Khaled Diab and Katleen Maes examine the myths driving anti-Muslim fervour in Europe.
European Muslims have migrated from the margins of public consciousness right to the centre of the media and political stage. But they have, for the most part, not enjoyed their new-found prominence. “Recent events in the United States and Spain have propelled European Muslims to the centre of political discussions, but not in the direction they had been expecting,” observes Thierry Balzacq of the Centre for European Policy Studies (CEPS). “Instead of stressing the benefits of having Muslim minorities inside Europe, some are stressing the challenges raised by their presence.”
With the perceived threat of terrorism looming large in the public conscience, a string of initiatives has emerged at EU level to improve co-operation on security, counter-terrorism and immigration. Sergio Carrera of CEPS says there has been a “convergence at EU level towards a ‘securitisation' of policy”.
In recent years, EU citizens have woken up to the fact that they have as many as 15 million Muslims living in their midst. “Much has been said about assuring Muslims that the fight against terrorism is not a war on Islam,” notes Mirjam Dittrich of the European Policy Centre. “Muslims have been inherently linked to fundamentalism and find it almost impossible to free themselves from these preconceived linkages between Islam and radicalism.”
This atmosphere of insecurity has been fodder for the far right. “[They] are prospering by amplifying Europeans' economic and cultural fears, especially towards their Muslim immigrant neighbours,” asserts Alaa Bayoumi, a researcher at the Council on American-Islamic Relations.
Filip Dewinter of Belgium's anti-immigrant Vlaams Belang (formerly the Vlaams Blok) has recently called tolerance “Europe's Achilles' heel” and immigration “Islam's Trojan horse”. Dewinter is not alone in believing that Muslims are out to conquer Europe by demography. The late Pim Fortuyn, a maverick Dutch right-wing politician who was gunned down by an animal rights activist in 2002, penned a hyperbolic tome entitled Against the Islamisation of our Culture.
This ignores the fact that the European culture Fortuyn so extolled owes much to the Islam he belittled. Islam, for instance, made a significant contribution to Europe's Renaissance. Maths, astronomy, medicine, sociology, and even music and fashion are indebted to the contributions of Muslims, such as Avicenna and Averroes.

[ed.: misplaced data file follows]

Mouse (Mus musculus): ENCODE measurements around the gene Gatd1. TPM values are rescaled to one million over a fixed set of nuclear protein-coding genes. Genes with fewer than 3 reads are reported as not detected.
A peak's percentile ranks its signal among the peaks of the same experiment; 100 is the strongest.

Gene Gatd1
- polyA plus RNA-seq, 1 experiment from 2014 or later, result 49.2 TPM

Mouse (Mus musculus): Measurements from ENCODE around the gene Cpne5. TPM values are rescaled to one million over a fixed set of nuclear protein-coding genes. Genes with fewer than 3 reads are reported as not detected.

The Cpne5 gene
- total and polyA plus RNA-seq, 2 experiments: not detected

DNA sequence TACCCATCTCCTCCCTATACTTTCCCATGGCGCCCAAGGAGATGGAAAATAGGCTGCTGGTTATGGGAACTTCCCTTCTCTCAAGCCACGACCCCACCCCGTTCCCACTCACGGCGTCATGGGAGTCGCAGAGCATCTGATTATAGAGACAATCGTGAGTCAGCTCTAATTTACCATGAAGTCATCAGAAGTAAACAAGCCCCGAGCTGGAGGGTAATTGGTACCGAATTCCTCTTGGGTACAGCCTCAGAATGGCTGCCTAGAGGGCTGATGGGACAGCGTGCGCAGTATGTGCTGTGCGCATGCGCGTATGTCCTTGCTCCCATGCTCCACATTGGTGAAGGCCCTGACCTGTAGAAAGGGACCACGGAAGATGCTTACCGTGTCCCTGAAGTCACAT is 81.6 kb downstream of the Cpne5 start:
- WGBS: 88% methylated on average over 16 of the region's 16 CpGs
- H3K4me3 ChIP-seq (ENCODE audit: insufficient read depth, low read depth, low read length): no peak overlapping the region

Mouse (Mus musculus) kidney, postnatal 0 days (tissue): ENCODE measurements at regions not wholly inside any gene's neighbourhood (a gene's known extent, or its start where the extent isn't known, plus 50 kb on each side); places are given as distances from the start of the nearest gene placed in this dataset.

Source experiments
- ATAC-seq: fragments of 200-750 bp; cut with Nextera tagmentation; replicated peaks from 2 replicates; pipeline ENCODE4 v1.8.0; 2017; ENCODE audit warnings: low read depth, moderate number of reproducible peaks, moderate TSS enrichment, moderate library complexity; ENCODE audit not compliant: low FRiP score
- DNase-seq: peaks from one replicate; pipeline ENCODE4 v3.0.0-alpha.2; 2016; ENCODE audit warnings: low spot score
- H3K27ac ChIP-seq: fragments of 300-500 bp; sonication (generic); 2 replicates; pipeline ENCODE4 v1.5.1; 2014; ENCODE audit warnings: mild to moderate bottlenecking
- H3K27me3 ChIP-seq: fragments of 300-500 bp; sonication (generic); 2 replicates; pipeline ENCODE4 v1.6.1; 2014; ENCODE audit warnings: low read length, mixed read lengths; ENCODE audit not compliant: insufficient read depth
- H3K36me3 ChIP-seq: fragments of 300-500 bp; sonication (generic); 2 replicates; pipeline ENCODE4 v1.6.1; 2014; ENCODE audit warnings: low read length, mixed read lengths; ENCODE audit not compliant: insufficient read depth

The concept of a Greek-based ‘Western civilisation' may have been lost had it not been for the Islamic fascination with Greek philosophy. Europeans returned the compliment by helping the Muslim world enter the industrial age. “Islam and Europe have both constantly made and re-made each other in spite of the blood that has been shed on both sides,” argues Yasmin Alibhai-Brown, a British writer and broadcaster.
Despite this age-old cross-fertilisation, ancient rivalries are not easily buried. Carrera asks rhetorically: “What is European identity? What does it mean to be European? Is it heterosexual, white, Christian?”
Drawing on Orientalist imagery, ‘Islam' is often presented as a monolithic force threatening to overwhelm ‘Christendom'. In the process, Arab, Muslim, migrant, asylum seeker, third-generation immigrant are all lumped together into one whole. But it is no more of a monolith than Europe. “Just as there is no unified Muslim society in Europe, there is also no common European understanding and policy towards Europe's Muslim citizens,” explains Dittrich.
Talk of ‘integration' and the accepting of ‘European values' is widespread. “The Netherlands used to have a multicultural model but this has become more integrationist,” observes Carrera. “This model is now being followed by some other member states.”
The EU has recently issued two directives on family reunification and long-term resident status which, Carrera says, could well lead to the exclusion of recent immigrants due to the subjective nature of integration. Despite the ‘integrationist' debate, the forces of multiculturalism are regrouping. The European Commission has launched a round table on Islamophobia, while the Parliament has set up an Intergroup on Race and Diversity.
The Council of Europe's European Commission against Racism and Intolerance has released a report showing that, despite ongoing problems, improvements in racial tolerance have occurred in the five European countries it reviewed, which included EU member states Austria and France. At national level, there have been campaigns to improve awareness of Islam and its place in Europe.
The French port city of Marseille is one of Europe's most ethnically diverse cities – a quarter of the population is of North African descent and its Jewish community is the third largest in Europe. Marseille Espérance, a group of religious leaders convened by the mayor, has been helping to build understanding between the city's Muslims and Jews.
The Muslim Council of Britain recently recruited English bard William Shakespeare as part of its Islamic Awareness Week.
With time, these efforts may well lead to the understanding that, although the two civilisations have occasionally clashed, they have more often simply mashed.
This article appeared in the 31 March-6 April 2005 issue of European Voice.